Mr. Naiel Nassar, who is of Middle Eastern descent, held a faculty position at the University of Texas Southwestern Medical Center (hereinafter “The University”) and a staff position at the associated Dallas Parkland Hospital (hereinafter “The Hospital”). Mr. Nassar complained that his University supervisor treated him differently than his colleagues, made derogatory comments and tried to delay his promotion. Mr. Nassar requested to only work at the hospital so he was no longer under the University supervisor. The department chair at the University objected to the request citing an affiliation agreement requiring that all physicians working at the Hospital be faculty members at the University. Without the University’s knowledge, Mr. Nassar continued to discuss the plan with the Hospital and was offered a position at the Hospital, if he resigned his faculty position. Mr. Nassar submitted a resignation letter in which he claimed he was giving up his faculty position because of the “harassment and discrimination” by his supervisor. However, the University’s department chair then met with the Hospital’s Chief Medical Officer and the Hospital revoked its offer of employment.
Mr. Nassar filed suit against the University, claiming constructive discharge and retaliation. He argued that the department chair blocked the Hospital from hiring him because of his complaints about his supervisor. The University argued that its actions were consistent with the affiliation agreement, and it would have followed the same course of action in the absence of Mr. Nassar’s complaints.
Over the past fifteen (15) years, the number of Equal Employment Opportunity Commission (hereinafter “EEOC”) charges alleging retaliation has doubled. One possible reason for this increase was a 2006 Supreme Court, Burlington Northern v. White, which clarified and expanded the scope of what constituted an adverse employment action giving rise to a valid claim of retaliation.
Similarly, many courts have applied a “mixed-motive” standard which has enabled employees to prevail on retaliation claims. In 1991, Congress amended Title VII of the Civil Rights Act to state, “an unlawful employment practice is established when the complaining party demonstrates that race, color, religion or national origin was a motivating factor for any employment practice even through other factors also motivated the practice.” (Emphasis added). This standard, called “mixed motive,” requires only that an employee establish that his or her protected status was a reason for the employment decision, but not necessarily, the only reason. Congress also amended Title VII to prohibit an employee’s recovery if an employer demonstrates that it would have taken the same action regardless of any impermissible motivating factor for the unlawful employment action. These amendments created confusion as to whether the new mixed motive standard applied to all Title VII claims, including retaliation, or whether it applied only to discrimination claims.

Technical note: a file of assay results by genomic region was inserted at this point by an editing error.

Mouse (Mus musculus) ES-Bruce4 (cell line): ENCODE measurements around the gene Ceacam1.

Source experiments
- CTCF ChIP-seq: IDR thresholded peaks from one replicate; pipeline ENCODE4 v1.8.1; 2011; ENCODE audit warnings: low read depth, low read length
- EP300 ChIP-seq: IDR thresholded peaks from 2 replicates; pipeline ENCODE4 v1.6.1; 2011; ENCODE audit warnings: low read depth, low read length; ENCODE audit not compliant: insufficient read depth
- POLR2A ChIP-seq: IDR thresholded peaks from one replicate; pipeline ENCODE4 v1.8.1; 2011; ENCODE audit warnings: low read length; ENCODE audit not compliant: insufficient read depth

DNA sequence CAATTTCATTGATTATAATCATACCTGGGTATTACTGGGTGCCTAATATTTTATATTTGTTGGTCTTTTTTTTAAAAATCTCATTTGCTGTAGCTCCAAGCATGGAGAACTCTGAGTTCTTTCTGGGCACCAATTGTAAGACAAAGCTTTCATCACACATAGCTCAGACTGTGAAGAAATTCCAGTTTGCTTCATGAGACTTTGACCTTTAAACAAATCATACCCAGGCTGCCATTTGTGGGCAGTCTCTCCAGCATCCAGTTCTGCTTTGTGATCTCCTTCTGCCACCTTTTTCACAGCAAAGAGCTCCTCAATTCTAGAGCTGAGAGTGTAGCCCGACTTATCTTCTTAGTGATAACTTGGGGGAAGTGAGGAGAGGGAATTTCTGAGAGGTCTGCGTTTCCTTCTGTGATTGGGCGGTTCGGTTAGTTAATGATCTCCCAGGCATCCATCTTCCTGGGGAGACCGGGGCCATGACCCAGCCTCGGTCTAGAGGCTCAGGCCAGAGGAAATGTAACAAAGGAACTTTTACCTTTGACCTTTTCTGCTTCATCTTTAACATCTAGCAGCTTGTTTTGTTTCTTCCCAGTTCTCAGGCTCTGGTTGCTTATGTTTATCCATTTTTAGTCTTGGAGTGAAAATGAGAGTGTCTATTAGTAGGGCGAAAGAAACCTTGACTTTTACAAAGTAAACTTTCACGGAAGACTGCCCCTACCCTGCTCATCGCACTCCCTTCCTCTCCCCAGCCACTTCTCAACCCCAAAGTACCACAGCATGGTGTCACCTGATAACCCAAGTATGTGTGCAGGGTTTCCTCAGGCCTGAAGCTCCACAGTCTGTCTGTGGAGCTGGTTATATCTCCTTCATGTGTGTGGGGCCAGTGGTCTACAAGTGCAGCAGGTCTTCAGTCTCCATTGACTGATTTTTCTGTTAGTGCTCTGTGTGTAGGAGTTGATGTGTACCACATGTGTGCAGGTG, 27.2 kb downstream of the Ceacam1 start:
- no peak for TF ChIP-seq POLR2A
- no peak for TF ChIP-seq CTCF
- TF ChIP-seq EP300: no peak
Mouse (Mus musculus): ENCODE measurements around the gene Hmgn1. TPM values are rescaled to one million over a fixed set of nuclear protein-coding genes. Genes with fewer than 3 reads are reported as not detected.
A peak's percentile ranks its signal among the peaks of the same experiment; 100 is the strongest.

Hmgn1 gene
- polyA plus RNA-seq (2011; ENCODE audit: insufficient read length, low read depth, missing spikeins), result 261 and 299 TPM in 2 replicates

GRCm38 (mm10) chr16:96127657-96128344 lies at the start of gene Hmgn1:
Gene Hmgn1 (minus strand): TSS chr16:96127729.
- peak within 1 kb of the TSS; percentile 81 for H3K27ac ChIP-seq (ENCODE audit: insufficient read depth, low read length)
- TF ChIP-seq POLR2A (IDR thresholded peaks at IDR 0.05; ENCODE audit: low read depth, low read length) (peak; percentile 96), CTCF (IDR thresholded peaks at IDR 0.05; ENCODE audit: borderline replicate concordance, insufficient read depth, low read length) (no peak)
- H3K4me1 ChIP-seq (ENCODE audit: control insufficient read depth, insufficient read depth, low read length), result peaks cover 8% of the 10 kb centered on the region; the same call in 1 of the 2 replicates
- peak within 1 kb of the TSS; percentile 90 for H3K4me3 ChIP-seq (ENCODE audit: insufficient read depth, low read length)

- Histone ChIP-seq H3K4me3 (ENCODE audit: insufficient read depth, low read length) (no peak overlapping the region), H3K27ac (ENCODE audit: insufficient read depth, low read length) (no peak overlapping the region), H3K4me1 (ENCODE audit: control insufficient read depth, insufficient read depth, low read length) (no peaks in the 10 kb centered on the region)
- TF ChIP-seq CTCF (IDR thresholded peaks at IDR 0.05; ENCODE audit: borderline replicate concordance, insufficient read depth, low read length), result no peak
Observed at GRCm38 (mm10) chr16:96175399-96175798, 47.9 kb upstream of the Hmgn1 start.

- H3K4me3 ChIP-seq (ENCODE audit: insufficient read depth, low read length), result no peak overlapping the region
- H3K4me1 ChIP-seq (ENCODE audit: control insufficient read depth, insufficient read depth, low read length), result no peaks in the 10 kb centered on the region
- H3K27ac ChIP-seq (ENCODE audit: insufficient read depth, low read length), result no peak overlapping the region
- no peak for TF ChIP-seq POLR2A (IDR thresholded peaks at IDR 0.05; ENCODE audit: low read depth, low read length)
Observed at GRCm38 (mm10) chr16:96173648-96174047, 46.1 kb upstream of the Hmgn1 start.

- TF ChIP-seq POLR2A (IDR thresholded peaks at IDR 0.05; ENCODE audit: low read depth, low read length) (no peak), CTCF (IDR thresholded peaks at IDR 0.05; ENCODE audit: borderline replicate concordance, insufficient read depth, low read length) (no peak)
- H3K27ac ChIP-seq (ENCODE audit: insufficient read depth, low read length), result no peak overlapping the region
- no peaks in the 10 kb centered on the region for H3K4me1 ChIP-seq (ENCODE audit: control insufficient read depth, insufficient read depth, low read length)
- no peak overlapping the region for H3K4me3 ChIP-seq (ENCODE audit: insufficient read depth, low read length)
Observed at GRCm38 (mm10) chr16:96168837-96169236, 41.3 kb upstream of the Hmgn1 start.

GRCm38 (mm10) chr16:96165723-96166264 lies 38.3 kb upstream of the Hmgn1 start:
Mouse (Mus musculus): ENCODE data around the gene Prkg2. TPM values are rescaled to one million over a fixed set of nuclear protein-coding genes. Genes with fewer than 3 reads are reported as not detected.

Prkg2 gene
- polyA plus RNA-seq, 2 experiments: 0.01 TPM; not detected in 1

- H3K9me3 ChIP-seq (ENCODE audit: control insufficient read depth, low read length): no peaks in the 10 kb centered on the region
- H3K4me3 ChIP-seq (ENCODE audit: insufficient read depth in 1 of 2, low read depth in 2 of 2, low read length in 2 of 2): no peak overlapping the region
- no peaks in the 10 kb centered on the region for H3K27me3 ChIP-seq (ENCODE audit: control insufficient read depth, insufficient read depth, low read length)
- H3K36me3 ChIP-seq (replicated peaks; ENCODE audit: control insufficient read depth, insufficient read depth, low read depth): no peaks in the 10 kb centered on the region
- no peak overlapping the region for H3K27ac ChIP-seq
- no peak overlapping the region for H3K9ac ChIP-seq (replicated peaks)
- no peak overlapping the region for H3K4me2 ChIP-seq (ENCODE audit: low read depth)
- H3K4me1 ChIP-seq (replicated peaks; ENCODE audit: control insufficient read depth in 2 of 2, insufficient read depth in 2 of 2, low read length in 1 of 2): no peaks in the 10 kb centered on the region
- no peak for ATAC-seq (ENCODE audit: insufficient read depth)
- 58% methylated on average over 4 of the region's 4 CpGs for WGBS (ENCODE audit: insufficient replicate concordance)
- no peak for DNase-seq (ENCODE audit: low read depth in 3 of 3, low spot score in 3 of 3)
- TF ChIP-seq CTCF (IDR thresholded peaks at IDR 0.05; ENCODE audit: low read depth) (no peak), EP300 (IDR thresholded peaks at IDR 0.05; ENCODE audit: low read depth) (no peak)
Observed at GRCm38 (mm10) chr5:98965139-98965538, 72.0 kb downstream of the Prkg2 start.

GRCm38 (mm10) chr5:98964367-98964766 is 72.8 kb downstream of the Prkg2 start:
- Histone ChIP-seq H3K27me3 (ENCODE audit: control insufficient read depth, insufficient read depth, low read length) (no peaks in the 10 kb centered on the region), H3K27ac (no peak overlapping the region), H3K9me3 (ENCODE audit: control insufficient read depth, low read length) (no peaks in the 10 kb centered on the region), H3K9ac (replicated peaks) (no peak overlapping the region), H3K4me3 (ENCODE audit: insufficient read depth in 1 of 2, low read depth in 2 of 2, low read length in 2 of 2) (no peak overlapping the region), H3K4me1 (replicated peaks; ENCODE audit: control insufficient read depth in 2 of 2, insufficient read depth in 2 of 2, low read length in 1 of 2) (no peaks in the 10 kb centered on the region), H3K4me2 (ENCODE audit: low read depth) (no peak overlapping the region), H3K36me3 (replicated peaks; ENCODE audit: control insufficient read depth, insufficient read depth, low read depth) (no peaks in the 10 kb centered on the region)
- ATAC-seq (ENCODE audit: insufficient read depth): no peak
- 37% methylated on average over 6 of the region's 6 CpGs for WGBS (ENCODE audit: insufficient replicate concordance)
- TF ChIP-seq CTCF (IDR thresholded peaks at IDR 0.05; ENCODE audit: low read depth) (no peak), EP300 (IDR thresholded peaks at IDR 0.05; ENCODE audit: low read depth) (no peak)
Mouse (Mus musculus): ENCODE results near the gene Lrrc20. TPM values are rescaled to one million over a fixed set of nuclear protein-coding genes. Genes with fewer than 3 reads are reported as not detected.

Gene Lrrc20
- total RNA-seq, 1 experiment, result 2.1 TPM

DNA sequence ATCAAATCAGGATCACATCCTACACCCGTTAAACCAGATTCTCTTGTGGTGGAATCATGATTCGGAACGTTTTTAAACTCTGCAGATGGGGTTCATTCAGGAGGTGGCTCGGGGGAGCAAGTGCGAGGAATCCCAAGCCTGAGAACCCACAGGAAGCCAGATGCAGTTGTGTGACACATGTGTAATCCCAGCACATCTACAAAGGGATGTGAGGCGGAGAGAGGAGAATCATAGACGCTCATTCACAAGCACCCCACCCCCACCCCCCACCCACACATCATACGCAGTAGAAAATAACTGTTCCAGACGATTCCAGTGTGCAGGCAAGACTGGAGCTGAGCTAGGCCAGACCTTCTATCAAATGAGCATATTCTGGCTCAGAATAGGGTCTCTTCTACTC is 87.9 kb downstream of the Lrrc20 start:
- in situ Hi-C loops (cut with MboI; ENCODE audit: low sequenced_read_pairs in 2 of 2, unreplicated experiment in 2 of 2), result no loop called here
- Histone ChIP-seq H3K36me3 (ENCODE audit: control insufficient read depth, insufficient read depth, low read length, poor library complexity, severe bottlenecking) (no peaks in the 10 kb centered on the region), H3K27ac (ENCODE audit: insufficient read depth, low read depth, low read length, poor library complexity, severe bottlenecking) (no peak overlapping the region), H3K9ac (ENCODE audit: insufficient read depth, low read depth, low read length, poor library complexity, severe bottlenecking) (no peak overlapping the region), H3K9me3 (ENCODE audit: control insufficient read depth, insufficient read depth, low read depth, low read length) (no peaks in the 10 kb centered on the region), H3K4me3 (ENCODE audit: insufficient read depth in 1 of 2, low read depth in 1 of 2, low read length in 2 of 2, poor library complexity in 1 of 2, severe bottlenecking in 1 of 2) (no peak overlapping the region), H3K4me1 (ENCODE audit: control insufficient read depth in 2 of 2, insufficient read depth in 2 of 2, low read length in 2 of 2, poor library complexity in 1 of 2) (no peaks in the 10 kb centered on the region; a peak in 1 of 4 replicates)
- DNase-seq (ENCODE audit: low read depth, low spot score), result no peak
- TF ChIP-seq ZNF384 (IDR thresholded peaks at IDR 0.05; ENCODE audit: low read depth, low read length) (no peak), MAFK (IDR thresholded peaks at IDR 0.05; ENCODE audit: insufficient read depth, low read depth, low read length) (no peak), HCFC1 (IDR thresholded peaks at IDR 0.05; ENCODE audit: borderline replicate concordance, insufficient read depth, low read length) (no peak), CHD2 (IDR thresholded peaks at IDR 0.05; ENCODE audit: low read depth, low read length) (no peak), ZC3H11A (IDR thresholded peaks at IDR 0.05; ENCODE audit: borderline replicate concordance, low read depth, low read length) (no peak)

In Mr. Nassar’s case, the trial court applied a mixed motive standard, instructing the jury that Mr. Nassar only needed to prove that retaliation was a motivating factor for the university’s actions. At trial, Mr. Nassar prevailed on his retaliation claim and the decision was upheld by the Court of Appeals.
However, the Supreme Court vacated and remanded the judgment, stating that the mixed motive standard applies to unlawful employment practices under race, color, religion, sex and national origin, but the amendments to Title VII did not affect retaliation claims. Explicitly rejecting the mixed motive standard for retaliation claims, the Supreme Court stated that an employee asserting a Title VII claim of unlawful retaliation must establish that a retaliatory motive was the “but for” cause of the adverse employment action. In other words, the employee must prove that the adverse employment action would not have occurred without discriminatory intent.
If you feel you were retaliated against at work based on complaints about harassing treatment or discrimination concerning your race, color, religion, sex or national origin, contact an attorney to discuss your legal rights.